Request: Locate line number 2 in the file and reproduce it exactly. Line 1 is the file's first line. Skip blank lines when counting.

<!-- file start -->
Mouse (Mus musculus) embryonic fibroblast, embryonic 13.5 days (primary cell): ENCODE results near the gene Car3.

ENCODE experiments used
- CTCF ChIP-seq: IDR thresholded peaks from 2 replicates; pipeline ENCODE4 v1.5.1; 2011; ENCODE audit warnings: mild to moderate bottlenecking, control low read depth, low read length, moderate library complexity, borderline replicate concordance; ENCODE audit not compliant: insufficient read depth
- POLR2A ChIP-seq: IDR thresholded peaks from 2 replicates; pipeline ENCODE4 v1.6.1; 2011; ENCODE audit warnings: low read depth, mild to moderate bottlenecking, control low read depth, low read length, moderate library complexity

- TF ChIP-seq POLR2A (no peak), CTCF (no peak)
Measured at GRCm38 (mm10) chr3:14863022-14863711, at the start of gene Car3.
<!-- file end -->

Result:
ENCODE experiments used